A Dutch man who was paralyzed from the hips down after a motorcycle accident 12 years ago can walk again with the help of electronic implants that connect his brain and spinal cord, bypassing the injured sections.Embed from Getty Images
Gert-Jan Oskam, 40, received the experimental brain-spine interface in July 2021 as part of a study led by researchers in Switzerland. The device consists of two disc-shaped implants in his brain that track his intentions for movement and wirelessly transmit them to a processing unit that he wears like a backpack. The unit then sends commands back to a second implant around his spinal cord that stimulates his leg and foot muscles.
The system allows Mr. Oskam to control his movements more naturally and smoothly than previous technologies that relied on external triggers or electrical pulses. He can now stand, walk and climb stairs with only the assistance of a walker. He has also shown signs of neurological recovery, walking with crutches even when the implant was switched off.
“It has been a long journey, but now I can stand up and have a beer with my friend. It’s a pleasure that many people don’t realize,” Mr. Oskam said at a press briefing on Tuesday.
The researchers, who published their findings on Wednesday in the journal Nature, said the device was the first to establish a direct link between the brain and spinal cord in a paralyzed person. They hope to test it on more patients and eventually make it available to more people with spinal cord injuries.Embed from Getty Images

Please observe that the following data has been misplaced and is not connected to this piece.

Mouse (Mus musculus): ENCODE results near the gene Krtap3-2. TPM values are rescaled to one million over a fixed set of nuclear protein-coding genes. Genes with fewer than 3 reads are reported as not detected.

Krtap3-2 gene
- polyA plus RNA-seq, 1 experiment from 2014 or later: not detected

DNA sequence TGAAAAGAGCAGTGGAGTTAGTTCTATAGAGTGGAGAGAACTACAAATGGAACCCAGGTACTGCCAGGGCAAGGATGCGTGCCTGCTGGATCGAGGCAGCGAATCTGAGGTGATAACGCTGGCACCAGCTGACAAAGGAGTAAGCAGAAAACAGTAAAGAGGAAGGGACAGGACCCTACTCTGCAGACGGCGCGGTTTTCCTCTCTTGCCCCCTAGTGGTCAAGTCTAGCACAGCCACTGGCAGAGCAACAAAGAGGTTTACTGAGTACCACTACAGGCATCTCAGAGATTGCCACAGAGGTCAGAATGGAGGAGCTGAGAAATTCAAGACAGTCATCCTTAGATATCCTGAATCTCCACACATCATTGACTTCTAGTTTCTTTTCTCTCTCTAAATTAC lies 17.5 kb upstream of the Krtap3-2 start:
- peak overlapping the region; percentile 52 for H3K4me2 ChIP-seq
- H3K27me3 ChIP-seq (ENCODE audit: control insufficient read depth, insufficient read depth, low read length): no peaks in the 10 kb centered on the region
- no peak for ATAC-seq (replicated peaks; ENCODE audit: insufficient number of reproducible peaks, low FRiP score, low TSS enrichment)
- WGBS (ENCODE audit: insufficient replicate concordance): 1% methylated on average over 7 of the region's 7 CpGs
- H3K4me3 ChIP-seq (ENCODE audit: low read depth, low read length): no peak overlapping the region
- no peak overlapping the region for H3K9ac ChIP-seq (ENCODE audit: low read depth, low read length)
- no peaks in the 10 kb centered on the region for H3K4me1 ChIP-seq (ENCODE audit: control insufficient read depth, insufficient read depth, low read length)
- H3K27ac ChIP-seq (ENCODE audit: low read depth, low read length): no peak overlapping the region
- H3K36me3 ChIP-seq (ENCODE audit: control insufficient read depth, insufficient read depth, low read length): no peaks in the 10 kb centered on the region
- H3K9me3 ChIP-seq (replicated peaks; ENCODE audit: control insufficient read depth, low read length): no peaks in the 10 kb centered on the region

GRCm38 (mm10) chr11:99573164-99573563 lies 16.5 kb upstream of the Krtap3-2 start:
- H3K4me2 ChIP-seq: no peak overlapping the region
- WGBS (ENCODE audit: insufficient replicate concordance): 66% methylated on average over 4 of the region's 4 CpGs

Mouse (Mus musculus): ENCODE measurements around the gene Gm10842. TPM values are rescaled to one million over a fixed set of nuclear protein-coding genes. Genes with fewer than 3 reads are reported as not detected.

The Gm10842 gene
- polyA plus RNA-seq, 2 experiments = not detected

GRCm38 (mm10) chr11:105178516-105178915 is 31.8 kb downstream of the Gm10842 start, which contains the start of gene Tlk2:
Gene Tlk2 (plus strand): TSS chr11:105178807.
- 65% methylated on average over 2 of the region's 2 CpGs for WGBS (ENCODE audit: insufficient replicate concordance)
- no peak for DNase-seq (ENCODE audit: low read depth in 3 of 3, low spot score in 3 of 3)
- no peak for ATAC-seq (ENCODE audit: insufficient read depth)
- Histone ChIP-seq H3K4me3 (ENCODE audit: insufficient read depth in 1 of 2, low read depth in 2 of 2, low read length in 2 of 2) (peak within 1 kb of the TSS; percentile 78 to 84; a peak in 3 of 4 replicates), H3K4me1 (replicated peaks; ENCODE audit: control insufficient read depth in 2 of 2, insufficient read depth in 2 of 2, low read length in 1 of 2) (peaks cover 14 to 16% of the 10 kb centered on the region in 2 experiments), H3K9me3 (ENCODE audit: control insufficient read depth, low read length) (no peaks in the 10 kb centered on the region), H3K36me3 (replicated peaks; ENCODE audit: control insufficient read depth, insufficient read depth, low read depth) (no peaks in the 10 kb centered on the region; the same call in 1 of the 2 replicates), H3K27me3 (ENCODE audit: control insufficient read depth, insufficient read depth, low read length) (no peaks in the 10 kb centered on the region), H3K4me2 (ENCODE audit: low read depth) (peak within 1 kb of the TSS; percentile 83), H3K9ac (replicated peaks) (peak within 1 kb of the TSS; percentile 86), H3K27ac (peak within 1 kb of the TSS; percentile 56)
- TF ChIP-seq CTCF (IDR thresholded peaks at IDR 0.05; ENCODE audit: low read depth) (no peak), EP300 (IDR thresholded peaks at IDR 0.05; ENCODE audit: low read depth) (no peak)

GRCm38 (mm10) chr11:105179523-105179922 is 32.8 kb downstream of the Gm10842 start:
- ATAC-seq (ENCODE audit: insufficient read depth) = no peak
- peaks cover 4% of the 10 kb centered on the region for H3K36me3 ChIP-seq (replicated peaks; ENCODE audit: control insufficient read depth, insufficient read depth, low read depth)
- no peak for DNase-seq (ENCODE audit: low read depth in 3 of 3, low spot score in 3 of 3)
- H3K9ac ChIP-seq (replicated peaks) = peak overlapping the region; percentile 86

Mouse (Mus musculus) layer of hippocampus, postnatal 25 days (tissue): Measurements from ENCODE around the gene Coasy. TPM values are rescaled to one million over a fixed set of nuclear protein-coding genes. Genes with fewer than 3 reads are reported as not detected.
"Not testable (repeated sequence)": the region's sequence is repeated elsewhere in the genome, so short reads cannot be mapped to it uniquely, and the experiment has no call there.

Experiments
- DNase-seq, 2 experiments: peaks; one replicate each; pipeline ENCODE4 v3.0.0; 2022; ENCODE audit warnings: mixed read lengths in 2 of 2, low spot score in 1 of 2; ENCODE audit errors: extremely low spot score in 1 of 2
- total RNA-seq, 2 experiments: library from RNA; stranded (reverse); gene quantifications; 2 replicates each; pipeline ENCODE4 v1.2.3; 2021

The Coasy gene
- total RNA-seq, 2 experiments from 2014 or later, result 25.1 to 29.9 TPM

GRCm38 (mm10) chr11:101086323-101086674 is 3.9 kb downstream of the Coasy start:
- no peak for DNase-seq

“We’ve captured the thoughts of Gert-Jan, and translated these thoughts into a stimulation of the spinal cord to re-establish voluntary movement,” said Grégoire Courtine, a spinal cord specialist at the Swiss Federal Institute of Technology, Lausanne, who helped lead the research.
Jocelyne Bloch, a neuroscientist at the University of Lausanne who placed the implant in Mr. Oskam, added, “It was quite science fiction in the beginning for me, but it became true today.”
The device is one of several advances in technological spinal cord injury treatment in recent years. In 2016, a group of scientists led by Dr. Courtine was able to restore the ability to walk in paralyzed monkeys, and another helped a man regain control of his crippled hand. In 2018, a different group of scientists, also led by Dr. Courtine, devised a way to stimulate the brain with electrical-pulse generators, allowing partially paralyzed people to walk and ride bicycles again. Last year, more advanced brain stimulation procedures allowed paralyzed subjects to swim, walk and cycle within a single day of treatment.
- Brain and Spine Implants Allow Paralyzed Man to Walk Naturally Again | The New York Times | May,24,2023
- Brain implants help paralysed man to walk again | BBC News | May,26,2023
- Brain implant helps paralyzed man walk again with mind control | CNET | May,25,2023